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Table 4 Bayesian Model Fit Statistics for Invariance Analyses

From: Measuring health literacy in community agencies: a Bayesian study of the factor structure and measurement invariance of the health literacy questionnaire (HLQ)

Scale Grouping Variable PPP Value 95 % CIs for the Difference between Observed and Replicated Chi-square values Range of PPP Values Across Individual Groups
1. Feeling understood and supported by healthcare providers Gender 0.54 −20.37–19.54 0.51–0.52
Age 0.29 −23.83–43.37 0.31–0.49
Education 0.26 −21.77–46.97 0.19–0.49
Home Language 0.26 −16.47–28.74 0.02–0.49
Organisation 0.14 −14.24─74.27 0.20─0.43
Comment: Strict invariance models were a satisfactory fit across all classifications and across all specific groups within these classifications.
2. Having sufficient information to manage my health Gender 0.37 −18.41–22.12 0.40–0.41
Age 0.38 −28.33–38.36 0.35–0.50
Education 0.30 −24.53─43.38 0.17–0.57
Home Language 0.53 −22.80–18.07 0.49–0.56
Organisation 0.12 −16.82–68.33 0.07–0.60
Comment: Strict invariance models were a satisfactory fit across all classifications and across all specific groups within these classifications
3. Actively managing my health Gender 0.23 −15.20–34.12 0.03–0.32
Age 0.09 −7.73–70.08 0.14–0.36
Education 0.22 −26.39–58.54 0.24–0.54
Home Language 0.46 −23.82–26.67 0.45–0.50
Organisation 0.34 −30.59–66.52 0.26–0.55
Comment: Strict invariance models were a satisfactory fit across all classifications and across all specific groups within these classifications.
4. Social support for health Gender 0.28 −17.35–32.76 0.39–0.35
Age 0.14 −18.41–60.05 0.22–0.45
Education 0.42 −33.56–44.89 0.34–0.65
Home Language 0.36 −21.46–25.62 0.47–0.35
Organisation 0.12 −20.47–79.84 0.10–0.58
Comment: Strict invariance models were a satisfactory fit across all classifications and across all specific groups within these classifications.
5. Appraisal of health information Gender 0.50 −24.74–23.86 0.47–0.54
Age 0.61 −41.51–29.24 0.41–0.65
Education 0.48 −36.51–39.77 0.32–0.61
Home Language 0.11 −10.01–43.82 0.08–0.47
Organisation 0.12 −25.04–85.85 0.15–0.42
Comment: Strict invariance models were a satisfactory fit across all classifications and across all specific groups within these classifications.
6. Ability to actively engage with healthcare providers Gender 0.15 −11.89–40.68 0.20–0.31
Age 0.11 −14.81–70.04 0.12–0.48
Education 0.09 −12.96–67.97 0.10–0.41
Home Language 0.18 −13.98–38.54 0.12–0.47
Organisation 0.02 2.52–107.55 0.07–0.52
Comment: Overall test of invariance across organisations marginally significant (indicating unsatisfactory fit) but fit was satisfactory in all groups separately. Satisfactory fit across all other classifications. Follow-up alignment analysis indicated that the loading of one item (‘Ask healthcare providers questions …’) was non-invariant in Organisation 1, being consistently higher in Organisation 1 than in other organisations.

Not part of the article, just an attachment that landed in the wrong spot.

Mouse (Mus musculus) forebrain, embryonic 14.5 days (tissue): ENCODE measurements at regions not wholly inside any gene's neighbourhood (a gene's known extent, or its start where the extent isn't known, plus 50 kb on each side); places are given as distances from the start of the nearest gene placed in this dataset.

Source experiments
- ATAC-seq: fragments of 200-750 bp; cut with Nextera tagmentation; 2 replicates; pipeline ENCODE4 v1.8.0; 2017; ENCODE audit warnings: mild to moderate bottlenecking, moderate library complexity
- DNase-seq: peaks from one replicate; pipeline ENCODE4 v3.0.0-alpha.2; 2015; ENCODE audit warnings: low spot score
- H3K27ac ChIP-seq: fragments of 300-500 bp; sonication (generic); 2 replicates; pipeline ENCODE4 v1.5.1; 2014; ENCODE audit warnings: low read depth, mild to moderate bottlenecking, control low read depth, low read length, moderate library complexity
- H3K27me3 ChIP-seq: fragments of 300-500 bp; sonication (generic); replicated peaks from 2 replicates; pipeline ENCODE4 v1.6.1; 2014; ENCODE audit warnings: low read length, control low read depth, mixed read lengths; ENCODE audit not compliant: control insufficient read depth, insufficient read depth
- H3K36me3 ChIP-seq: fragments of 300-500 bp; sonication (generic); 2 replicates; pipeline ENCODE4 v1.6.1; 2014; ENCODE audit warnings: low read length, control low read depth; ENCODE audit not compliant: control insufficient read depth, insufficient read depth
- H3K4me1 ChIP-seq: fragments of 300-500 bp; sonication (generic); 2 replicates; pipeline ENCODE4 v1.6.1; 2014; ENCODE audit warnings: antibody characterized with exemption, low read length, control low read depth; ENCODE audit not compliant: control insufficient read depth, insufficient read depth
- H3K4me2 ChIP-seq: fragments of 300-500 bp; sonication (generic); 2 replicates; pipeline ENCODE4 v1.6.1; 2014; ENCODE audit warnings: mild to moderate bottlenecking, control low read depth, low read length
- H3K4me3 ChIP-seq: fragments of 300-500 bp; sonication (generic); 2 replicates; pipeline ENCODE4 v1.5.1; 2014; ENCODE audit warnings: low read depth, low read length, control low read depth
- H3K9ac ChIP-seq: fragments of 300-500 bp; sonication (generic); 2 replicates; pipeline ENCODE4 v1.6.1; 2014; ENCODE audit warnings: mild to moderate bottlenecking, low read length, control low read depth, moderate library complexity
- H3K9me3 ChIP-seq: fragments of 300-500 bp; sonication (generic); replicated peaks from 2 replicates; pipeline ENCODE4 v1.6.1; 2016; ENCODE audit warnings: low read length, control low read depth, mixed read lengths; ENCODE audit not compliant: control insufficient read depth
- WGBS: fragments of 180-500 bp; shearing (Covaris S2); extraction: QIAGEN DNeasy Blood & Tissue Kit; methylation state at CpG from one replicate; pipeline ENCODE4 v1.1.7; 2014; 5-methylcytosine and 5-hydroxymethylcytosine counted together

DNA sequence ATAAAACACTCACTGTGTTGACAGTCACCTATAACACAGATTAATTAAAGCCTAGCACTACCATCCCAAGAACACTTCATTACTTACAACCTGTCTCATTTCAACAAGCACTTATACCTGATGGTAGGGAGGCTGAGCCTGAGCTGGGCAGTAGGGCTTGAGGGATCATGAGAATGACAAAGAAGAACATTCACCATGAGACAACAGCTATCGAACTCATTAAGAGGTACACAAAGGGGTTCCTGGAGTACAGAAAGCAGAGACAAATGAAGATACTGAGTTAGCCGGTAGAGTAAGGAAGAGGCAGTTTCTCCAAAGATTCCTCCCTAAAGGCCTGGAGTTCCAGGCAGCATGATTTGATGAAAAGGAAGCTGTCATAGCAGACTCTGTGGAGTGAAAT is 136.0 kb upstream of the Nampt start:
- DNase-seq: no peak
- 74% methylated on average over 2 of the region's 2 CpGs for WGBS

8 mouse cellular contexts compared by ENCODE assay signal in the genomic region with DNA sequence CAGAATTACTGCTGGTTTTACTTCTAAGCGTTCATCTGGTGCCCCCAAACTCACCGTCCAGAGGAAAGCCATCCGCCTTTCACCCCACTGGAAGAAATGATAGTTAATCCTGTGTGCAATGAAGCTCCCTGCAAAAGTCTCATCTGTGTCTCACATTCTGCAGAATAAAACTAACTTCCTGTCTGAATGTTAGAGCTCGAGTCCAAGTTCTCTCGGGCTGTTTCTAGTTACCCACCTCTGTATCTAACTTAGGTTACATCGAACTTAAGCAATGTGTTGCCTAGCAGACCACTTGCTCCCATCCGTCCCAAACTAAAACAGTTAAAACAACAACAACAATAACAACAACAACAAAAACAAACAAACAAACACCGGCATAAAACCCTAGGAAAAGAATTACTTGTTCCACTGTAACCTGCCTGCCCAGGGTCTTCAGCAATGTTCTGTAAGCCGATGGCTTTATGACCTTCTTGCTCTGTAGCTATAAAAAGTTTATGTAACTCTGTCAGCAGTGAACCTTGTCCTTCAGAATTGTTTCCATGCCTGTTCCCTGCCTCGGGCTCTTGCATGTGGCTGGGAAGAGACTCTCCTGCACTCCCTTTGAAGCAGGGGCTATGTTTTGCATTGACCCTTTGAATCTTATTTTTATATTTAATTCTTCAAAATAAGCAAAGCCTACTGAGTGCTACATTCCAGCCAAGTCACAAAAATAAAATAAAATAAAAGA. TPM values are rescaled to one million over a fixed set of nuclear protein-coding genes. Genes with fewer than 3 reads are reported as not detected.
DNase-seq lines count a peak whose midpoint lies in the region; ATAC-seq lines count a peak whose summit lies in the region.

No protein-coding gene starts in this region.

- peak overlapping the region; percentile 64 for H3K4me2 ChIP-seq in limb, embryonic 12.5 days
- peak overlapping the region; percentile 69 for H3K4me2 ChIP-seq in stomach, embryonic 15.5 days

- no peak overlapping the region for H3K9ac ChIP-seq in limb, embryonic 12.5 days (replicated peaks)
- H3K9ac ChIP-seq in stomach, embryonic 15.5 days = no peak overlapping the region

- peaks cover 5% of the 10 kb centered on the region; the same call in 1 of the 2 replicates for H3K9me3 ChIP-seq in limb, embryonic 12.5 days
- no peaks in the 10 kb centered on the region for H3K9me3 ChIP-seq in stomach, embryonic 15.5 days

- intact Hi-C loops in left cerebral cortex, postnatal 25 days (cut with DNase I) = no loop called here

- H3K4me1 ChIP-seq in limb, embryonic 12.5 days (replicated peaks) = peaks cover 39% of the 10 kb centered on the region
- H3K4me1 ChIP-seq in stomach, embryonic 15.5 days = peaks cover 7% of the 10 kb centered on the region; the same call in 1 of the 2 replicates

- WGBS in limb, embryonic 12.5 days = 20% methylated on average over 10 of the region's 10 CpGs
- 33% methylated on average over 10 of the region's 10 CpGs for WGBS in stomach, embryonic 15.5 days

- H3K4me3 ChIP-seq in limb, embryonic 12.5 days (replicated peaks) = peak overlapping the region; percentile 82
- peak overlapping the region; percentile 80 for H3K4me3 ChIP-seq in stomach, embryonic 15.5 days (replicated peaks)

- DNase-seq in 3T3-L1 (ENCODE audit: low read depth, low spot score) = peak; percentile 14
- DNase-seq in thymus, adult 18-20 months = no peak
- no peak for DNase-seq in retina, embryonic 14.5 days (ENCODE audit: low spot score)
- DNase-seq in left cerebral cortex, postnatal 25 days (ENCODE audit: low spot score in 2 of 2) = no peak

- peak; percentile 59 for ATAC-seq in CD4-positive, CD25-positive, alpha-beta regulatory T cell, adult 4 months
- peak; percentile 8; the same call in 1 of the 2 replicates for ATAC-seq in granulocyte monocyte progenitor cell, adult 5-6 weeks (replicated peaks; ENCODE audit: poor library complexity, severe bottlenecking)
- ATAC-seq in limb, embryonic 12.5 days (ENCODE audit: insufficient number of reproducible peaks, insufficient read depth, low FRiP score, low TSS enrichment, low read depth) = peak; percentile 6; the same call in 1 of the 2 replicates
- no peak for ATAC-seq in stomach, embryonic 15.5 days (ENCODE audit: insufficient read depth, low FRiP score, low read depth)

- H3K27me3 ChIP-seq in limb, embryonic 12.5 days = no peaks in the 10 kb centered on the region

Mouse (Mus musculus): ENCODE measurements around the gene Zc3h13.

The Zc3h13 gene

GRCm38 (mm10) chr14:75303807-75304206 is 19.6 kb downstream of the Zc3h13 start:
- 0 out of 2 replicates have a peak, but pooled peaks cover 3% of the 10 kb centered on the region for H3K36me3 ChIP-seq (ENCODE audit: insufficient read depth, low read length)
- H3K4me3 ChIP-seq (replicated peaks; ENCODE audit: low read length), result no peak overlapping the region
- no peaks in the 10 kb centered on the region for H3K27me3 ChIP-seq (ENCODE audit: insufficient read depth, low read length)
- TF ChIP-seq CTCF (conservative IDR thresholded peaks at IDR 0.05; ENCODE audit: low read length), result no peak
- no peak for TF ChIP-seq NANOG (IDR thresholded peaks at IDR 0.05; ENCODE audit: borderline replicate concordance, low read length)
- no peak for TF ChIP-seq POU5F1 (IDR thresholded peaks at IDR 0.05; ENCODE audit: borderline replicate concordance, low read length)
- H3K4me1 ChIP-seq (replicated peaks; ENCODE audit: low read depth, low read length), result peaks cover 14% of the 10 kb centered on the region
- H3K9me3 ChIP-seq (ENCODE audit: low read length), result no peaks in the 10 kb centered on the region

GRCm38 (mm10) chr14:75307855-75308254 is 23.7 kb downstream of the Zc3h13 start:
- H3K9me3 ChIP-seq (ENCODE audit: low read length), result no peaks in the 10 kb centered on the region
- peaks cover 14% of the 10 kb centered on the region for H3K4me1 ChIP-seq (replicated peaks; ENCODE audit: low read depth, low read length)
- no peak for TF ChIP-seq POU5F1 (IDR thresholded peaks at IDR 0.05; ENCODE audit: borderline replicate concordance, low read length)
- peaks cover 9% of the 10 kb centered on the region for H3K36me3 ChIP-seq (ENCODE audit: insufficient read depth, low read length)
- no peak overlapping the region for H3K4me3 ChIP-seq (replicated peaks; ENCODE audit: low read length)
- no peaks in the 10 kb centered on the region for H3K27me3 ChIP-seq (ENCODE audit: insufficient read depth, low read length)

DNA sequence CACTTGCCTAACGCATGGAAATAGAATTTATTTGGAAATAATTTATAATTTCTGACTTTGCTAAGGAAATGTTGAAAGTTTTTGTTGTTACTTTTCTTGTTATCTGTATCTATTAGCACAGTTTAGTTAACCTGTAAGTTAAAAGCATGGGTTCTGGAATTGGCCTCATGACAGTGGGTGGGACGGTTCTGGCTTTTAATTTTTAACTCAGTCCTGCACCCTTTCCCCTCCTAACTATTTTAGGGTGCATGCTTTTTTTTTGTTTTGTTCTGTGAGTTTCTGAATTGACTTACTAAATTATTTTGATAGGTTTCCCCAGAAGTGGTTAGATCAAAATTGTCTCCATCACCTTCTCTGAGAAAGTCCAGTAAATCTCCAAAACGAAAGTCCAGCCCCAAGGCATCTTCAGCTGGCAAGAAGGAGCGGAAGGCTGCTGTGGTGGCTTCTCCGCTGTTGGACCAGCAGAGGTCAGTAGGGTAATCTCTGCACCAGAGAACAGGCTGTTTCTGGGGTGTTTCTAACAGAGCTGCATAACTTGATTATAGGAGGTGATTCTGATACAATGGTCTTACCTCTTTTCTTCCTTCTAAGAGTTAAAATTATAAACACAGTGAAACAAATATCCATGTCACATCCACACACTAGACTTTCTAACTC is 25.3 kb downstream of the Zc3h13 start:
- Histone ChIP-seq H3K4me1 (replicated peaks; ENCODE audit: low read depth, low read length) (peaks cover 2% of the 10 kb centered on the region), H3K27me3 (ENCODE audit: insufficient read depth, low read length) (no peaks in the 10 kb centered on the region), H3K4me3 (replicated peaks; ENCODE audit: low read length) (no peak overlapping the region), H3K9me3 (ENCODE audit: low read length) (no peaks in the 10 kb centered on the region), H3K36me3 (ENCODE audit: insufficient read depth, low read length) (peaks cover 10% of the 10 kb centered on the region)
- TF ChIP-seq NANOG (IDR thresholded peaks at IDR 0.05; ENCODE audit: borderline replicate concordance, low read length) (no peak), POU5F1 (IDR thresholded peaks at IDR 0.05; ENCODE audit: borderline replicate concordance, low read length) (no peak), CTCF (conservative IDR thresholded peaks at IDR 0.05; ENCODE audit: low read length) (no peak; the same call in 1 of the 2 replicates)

7. Navigating the healthcare system Gender 0.12 −11.90–49.41 0.16–0.28 -
Age 0.01 15.64–111.02 0.02–0.41
Education 0.02 4.90–99.30 0.12–0.26
Home Language 0.13 −12.53–48.144 0.10–0.398
Organisation 0.01 24.17–144.22 0.02–0.33
Comment: Fit not satisfactory across organisation, education and age groups. Follow-up alignment analyses showed: (a) that the loading of one item (‘Work out what the best care is …’) was non-invariant in Organisation 6, being consistently higher in this organisation compared with the other organisations. Alignment analysis suggested full metric and scalar invariance across education and age groups.
8. Ability to find good health information Gender 0.34 −21.52–27.64 0.39–0.45
Age 0.12 −15.77–62.40 0.14–0.52
Education 0.00 21.38 - 104.91 0.00–0.35
Home Language 0.04 −3.82–52.07 0.03–0.30
Organisation 0.00 21.78–125.37 0.01–0.57
Comment: Fit not satisfactory across organisation, education and, marginally, home language groups. Follow-up alignment analyses showed that: (a) the loading of one item (‘Find information about health …’) was non-invariant in Organisation 4, being consistently lower in this organisation compared with all other organisations; and (b) the loading of one item (‘Get health information … you understand’) was non-invariant across the groups classified according to the language spoken at home, being higher in the group who spoke a language other than English at home. Alignment analysis suggested full metric and scalar invariance across the education groups.
9. Understanding health information well enough to know what to do Gender 0.31 −19.56–31.24 0.31–0.44
Age 0.24 −27.09–50.95 0.25–0.64
Education 0.022 2.15 - 79.32 0.10–0.38
Home Language 0.16 −13.47–42.17 0.36–0.16
Organisation 0.00 26.61–132.36 0.01–0.72
Comment: Fit not satisfactory across organisation and education level. Follow-up analysis showed that: (a) the loadings of two items, both of which referred to understanding information from healthcare providers, were non-invariant in Organisation 8 being consistently lower in Organisation 8 that in all other organisations; and (b) the loading of one item (‘Read and understand … medication labels’ was non-invariant in Education Group 2, being higher than in Groups 3, 4 and 5, but lower than in Group 1, suggesting that this item is most salient in the ‘Understanding health information well enough to know what to do’ factor in the groups with less formal education.